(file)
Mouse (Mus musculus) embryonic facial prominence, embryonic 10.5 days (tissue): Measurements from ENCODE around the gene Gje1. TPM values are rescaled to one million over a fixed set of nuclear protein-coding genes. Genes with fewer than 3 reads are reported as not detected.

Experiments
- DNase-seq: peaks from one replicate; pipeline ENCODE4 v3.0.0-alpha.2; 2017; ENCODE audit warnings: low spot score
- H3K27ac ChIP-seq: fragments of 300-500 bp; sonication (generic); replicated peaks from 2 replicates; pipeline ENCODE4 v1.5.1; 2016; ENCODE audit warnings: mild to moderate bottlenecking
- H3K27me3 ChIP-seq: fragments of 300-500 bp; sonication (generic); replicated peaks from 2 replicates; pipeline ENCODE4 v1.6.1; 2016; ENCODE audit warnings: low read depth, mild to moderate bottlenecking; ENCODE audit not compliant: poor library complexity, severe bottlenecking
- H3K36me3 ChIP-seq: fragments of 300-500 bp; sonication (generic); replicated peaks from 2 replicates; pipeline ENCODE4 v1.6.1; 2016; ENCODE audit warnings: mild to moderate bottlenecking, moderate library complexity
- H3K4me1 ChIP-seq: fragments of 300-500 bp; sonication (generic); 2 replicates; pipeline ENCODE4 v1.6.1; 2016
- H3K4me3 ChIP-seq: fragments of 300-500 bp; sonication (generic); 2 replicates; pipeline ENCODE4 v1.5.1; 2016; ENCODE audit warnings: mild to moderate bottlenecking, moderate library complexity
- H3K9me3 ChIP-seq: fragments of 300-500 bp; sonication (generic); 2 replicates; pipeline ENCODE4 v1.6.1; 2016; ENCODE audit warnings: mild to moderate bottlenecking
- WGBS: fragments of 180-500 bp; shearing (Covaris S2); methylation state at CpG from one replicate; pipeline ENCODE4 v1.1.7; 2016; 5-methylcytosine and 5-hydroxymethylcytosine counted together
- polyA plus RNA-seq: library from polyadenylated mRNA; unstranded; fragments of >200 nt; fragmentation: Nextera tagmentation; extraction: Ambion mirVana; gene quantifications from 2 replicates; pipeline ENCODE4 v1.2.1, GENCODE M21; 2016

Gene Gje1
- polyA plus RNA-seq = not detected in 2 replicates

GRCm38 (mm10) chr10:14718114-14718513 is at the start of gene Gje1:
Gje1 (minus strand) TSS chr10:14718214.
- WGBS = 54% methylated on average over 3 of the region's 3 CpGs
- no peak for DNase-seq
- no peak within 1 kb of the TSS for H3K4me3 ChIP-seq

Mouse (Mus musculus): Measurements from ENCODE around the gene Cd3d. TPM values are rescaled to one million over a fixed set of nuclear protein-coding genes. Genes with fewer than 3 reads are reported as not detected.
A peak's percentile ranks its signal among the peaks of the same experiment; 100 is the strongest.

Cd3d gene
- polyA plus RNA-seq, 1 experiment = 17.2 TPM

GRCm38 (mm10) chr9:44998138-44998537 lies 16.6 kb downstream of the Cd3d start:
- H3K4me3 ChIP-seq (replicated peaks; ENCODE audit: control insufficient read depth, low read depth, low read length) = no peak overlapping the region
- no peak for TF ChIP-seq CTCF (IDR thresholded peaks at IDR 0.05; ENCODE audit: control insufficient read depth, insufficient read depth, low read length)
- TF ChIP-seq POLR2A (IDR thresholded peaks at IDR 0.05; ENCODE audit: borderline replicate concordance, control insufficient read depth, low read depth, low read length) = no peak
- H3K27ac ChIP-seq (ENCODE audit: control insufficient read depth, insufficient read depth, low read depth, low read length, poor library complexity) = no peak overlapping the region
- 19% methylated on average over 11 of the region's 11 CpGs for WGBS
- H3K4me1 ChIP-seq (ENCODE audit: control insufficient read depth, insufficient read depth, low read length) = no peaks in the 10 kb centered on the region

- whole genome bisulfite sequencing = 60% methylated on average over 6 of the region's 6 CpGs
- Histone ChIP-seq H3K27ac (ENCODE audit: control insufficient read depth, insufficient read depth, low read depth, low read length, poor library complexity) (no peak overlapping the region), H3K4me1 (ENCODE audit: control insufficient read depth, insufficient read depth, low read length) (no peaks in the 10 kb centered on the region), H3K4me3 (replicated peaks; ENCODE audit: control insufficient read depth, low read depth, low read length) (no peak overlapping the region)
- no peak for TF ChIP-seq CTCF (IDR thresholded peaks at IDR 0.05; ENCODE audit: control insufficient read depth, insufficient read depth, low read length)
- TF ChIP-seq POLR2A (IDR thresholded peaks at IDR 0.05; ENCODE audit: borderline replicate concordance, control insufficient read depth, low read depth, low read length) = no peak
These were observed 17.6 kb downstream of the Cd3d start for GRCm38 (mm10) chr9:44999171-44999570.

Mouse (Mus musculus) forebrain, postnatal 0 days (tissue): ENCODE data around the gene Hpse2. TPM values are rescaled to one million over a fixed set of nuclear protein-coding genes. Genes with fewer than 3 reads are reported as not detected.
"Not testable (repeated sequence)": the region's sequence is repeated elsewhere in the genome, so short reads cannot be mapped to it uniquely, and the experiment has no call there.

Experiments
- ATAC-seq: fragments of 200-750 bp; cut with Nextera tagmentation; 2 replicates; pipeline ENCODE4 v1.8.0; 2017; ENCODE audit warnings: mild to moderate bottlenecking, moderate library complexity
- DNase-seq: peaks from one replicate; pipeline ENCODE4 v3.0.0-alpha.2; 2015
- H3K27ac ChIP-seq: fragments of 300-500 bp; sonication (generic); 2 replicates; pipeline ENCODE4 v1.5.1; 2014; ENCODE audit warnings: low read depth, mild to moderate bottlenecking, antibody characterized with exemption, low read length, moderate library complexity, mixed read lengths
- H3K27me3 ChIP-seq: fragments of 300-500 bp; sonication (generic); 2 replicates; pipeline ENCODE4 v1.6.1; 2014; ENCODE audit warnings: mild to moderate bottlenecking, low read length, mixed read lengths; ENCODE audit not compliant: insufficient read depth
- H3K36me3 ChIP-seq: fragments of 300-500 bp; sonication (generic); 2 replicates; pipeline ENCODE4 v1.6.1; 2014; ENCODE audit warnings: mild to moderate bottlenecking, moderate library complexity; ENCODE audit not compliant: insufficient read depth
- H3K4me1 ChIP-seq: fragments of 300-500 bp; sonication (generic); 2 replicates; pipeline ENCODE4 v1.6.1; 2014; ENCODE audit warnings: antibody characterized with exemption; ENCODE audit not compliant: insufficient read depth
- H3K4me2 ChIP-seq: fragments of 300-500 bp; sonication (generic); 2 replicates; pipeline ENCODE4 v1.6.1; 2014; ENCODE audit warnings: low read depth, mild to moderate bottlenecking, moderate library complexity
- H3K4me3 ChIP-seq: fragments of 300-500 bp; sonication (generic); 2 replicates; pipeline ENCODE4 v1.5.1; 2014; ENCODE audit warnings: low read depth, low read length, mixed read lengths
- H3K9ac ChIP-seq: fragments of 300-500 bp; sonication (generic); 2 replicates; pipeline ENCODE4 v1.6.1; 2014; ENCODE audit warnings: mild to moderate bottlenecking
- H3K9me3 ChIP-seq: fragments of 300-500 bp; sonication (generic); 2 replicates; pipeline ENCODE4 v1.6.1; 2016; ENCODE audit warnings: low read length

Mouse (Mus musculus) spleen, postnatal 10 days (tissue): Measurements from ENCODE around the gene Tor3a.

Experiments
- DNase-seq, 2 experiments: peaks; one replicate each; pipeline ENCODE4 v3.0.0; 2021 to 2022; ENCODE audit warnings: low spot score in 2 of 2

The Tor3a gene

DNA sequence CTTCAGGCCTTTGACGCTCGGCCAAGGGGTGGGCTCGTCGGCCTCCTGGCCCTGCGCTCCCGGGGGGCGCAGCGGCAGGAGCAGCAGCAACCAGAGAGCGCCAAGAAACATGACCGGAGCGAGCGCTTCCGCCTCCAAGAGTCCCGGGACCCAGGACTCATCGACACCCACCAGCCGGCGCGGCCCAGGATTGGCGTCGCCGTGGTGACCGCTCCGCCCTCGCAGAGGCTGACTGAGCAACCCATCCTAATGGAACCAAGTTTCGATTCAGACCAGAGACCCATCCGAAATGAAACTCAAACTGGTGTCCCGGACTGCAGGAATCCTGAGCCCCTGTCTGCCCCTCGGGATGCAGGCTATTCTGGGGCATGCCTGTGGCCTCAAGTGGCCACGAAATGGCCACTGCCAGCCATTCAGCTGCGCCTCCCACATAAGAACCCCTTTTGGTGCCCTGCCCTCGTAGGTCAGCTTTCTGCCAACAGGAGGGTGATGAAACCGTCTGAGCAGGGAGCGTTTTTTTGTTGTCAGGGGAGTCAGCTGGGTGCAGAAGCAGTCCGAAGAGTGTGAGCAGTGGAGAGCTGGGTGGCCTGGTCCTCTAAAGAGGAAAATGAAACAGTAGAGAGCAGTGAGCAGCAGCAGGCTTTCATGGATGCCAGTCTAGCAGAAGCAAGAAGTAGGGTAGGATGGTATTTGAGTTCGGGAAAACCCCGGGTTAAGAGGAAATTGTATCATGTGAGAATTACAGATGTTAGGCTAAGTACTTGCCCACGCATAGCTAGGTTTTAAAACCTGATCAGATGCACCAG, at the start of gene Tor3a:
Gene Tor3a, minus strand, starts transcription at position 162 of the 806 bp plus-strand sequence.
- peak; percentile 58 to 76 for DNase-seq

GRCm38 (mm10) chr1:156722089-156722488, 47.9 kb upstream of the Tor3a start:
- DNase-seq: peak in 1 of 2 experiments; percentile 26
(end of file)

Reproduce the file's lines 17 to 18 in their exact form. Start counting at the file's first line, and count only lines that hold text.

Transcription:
- no peak for DNase-seq
- no peak within 1 kb of the TSS for H3K4me3 ChIP-seq